If you have a news tip or story idea, I'd love to hear from you...
To leave a voice message for Linda about any of her stories call toll free 1-855-251-2363
Coming soon: Seattle serial killer tourJune 4, 2012 @ 6:04 pm (Updated: 3:45 am - 6/8/12 )
UPDATE 6/8/12: Green River Killer tours canceled
Cruise the SeaTac strip where dozens of women disappeared. See the locations where their bodies were later found. Drive by the house where a notorious serial killer lived. Hear the gruesome details of the murders of dozens of women.
A Seattle man will begin offering bus tours of locations where the Green River killer disposed of victims' bodies.
"I don't mean for this to sound callous, but I think there's a certain morbid entertainment value in it. That's why people watch true crime shows, Dateline NBC five nights a week, 48 Hours Mystery and CSI," says Matt Lewis, creator of a sight-seeing tour of Gary Ridgway's murder scenes and locations where he dumped victims' bodies. "It's like reading a book or watching it on TV. This is just another genre to see it."
Northwest residents are familiar with the two decade search for the Green River killer. In 2003, Gary Ridgway pleaded guilty to the murders of 48 women from 1982 to 1998. He confessed to nearly double that number of killings, and was later convicted of another murder.
Most of his young victims were prostitutes, drug users, or runaways. After strangling them, he scattered their bodies throughout King County. The bodies of his first five victims were found in the Green River, which is why he has that nickname.
He's in prison for life. As part of a plea bargain, Ridgway agreed to disclose the locations of some of the bodies that were still missing, in order to spare himself from the death penalty.
Green River Task Force Detectives took Gary Ridgway (wearing a tan jacket in this photo) on 24 separate trips throughout King County so Ridgway could point out locations where he might have placed his victims. King Co Sheriff Dept. photo
"Ridgway is a monster, but in some way we're all fascinated with monsters," Lewis says. "There's a huge market for true crime stories. I call this the mother of all true crime stories. There's no case ever that's been bigger than this case."
Lewis, with a background in advertising, describes himself as a voracious reader and true crime fan. He read Ann Rule's book "Green River, Running Red" and began reading other books and public documents about the case. Just short of "obsessed," he decided to set up a tours beginning in July.
The three-hour tour on a 22 passenger bus will depart downtown Seattle at 9pm, returning at midnight after giving riders a chance to get out of the bus at five locations to view a few of the "really creepy" locations in South King County where Ridgway left victims' bodies.
"I can tell you exactly where I picked up Denise Bush's remains. I'm sure he can't. I have been to all of the sites," says King County Sheriff's Sergeant Kathleen Larson. "My concern is that he doesn't know what he's talking about and this shows no concern for victims' families who have all suffered."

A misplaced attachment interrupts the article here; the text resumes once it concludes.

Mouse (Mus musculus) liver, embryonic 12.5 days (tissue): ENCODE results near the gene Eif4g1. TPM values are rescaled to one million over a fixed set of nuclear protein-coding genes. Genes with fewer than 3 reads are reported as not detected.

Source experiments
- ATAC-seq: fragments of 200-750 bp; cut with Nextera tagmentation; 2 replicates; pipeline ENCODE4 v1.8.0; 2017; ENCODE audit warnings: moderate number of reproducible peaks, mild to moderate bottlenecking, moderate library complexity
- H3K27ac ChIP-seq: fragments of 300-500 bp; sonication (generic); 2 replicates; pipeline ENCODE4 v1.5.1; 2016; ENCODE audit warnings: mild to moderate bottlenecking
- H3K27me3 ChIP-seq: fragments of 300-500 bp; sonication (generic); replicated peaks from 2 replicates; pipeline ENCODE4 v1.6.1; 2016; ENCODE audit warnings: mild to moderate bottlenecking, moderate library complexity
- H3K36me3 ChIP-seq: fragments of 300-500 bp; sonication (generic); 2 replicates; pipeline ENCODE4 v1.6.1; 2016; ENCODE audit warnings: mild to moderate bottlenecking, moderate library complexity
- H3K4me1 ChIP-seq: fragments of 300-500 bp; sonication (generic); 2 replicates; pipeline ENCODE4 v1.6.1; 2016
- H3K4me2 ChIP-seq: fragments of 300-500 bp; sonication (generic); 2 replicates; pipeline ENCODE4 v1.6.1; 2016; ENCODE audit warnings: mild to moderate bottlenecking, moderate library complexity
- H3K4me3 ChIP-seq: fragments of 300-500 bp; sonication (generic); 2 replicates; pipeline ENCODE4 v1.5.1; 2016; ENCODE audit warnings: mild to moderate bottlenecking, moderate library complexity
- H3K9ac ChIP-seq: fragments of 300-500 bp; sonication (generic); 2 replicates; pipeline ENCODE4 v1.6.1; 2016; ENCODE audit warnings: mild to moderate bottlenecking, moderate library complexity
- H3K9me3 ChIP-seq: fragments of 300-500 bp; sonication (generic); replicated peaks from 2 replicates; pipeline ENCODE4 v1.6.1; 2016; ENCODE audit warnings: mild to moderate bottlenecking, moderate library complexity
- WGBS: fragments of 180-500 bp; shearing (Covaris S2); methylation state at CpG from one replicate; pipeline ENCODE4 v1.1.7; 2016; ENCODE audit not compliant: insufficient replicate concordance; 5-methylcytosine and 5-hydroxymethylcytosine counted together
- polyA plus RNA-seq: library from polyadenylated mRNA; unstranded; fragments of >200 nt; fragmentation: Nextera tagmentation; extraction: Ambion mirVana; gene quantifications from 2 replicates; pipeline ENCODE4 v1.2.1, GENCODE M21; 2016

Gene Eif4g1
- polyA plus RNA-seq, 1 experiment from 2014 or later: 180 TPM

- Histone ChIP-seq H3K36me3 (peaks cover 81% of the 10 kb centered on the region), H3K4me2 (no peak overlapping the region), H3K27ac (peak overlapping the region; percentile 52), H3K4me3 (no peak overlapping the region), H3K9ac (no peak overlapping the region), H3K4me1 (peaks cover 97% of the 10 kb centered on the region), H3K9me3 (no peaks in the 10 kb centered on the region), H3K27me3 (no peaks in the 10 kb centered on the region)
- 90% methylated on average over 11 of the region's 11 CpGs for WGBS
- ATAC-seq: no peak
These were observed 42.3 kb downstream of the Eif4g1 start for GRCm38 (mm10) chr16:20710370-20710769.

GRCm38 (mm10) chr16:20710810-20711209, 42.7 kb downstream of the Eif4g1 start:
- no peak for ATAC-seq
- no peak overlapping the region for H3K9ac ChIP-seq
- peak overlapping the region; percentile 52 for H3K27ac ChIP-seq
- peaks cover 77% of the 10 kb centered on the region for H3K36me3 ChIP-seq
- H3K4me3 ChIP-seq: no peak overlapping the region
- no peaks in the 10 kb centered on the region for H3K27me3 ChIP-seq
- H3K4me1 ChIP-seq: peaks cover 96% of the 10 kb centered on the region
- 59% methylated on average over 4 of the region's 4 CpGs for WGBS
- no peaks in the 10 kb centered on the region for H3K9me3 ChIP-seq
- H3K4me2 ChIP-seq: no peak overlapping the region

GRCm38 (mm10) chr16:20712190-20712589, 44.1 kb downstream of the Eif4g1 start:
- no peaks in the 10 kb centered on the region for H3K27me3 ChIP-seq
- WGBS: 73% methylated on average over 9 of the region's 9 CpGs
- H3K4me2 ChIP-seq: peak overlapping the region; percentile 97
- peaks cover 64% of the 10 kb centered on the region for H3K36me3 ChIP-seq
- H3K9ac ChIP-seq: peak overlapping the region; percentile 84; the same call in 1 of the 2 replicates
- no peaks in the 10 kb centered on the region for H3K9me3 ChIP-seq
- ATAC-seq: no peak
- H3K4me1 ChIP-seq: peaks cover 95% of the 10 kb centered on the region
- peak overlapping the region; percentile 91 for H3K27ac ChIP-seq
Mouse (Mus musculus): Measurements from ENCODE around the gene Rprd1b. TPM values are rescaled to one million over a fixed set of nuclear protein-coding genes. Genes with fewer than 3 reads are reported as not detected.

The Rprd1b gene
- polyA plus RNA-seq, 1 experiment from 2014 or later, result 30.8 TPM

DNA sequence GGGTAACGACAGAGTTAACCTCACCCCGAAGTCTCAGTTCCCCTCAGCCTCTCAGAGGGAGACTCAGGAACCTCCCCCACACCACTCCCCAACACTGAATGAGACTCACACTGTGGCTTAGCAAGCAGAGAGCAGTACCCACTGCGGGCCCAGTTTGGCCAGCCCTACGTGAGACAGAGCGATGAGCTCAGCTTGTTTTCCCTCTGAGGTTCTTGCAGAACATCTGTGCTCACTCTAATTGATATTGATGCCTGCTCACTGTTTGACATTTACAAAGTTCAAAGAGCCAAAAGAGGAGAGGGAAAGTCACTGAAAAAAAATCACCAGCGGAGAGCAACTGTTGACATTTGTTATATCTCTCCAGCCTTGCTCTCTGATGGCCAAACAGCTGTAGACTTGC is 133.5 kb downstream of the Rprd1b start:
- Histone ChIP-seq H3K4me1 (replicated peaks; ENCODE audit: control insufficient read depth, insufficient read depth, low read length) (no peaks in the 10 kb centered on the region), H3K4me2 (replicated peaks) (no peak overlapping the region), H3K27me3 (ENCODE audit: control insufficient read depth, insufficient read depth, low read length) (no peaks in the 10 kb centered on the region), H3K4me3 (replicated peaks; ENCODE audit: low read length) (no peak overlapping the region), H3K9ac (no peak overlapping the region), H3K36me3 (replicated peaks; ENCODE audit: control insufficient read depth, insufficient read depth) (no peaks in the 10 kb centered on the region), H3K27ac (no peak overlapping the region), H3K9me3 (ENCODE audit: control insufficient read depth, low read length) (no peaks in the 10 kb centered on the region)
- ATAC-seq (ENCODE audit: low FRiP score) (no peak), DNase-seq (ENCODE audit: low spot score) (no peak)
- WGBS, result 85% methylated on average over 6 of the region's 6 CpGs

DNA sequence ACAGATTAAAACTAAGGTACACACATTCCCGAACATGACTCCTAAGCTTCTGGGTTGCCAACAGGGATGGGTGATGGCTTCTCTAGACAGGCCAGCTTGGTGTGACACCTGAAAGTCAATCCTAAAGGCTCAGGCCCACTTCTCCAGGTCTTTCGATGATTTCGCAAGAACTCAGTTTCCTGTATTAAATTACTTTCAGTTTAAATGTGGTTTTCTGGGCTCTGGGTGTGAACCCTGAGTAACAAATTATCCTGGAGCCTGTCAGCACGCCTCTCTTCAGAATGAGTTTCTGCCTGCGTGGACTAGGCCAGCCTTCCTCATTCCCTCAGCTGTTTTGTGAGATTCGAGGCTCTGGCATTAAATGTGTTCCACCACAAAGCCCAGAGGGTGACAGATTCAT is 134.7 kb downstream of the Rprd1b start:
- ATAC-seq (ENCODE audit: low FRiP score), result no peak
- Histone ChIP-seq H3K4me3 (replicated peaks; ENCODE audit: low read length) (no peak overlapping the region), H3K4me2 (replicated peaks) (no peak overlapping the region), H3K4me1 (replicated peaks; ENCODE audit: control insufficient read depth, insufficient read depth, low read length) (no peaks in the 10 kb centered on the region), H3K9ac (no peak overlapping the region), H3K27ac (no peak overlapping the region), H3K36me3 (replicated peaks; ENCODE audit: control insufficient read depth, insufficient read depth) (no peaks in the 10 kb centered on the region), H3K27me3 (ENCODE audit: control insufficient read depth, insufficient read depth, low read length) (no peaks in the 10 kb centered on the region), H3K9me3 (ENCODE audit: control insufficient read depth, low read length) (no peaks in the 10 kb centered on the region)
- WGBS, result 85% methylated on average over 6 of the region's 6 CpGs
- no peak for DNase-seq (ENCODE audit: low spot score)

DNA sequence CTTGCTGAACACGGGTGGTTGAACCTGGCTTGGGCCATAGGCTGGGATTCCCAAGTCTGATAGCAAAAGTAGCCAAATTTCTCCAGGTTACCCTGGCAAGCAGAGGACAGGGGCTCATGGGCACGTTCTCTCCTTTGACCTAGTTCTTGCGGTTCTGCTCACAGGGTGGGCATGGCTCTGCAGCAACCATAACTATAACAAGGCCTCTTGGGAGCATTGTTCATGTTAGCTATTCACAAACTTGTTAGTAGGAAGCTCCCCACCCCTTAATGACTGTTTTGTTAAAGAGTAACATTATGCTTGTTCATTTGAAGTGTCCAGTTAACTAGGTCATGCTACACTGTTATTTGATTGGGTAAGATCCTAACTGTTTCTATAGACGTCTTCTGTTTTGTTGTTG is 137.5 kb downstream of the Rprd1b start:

Others deputies who investigated the serial killings are more blunt with their opinions about Lewis's tour, calling it "sick," "twisted" and "demented."
"I took the tour a long time ago - on my hands and knees looking for remains - and I am not amused," says another former Green River task force investigator.
"I'm expecting that on first glance the tour is not going to be a really popular thing. I think that people are going to think 'wow there's somebody cashing in on something that tore my family apart and destroyed our lives.' I'm sensitive to that," Lewis says. "In no way is this glorifying what happened at all. Hopefully it does the opposite."
On his tour information website, he lists Ridgway's victims and includes brief descriptions of the young women's lives.
Lewis plans to give a small portion of the sales from $45 tickets to charity. He declined to identify the charity. He says "maybe about five percent" will go toward charity. If the project takes off, he suggests profits could be used to create a memorial for the Green River killer's victims.
"In London there's a Jack the Ripper tour, in Boston there's a Boston Strangler tour, in LA there's a Helter Skelter tour. This is bigger than all of those, so why shouldn't we have something like that here? I'd love it to grow into something that grows two, three, four times a week," says Lewis. "Hey you're going to Seattle and you like getting freaked out or creeped out, this is the tour for you."
So far he hasn't sold any tickets.
By LINDA THOMAS
Bonneville Media encourages site users to express their opinions by posting comments. Our goal is to maintain a civil dialogue in which readers feel comfortable. At times, the comments can descend to personal attacks. Please do not engage in such behavior. We encourage your thoughtful comments which: have a positive and constructive tone, are on topic, are respectful toward others and their opinions. Bonneville reserves the right to remove comments which do not conform to these criteria.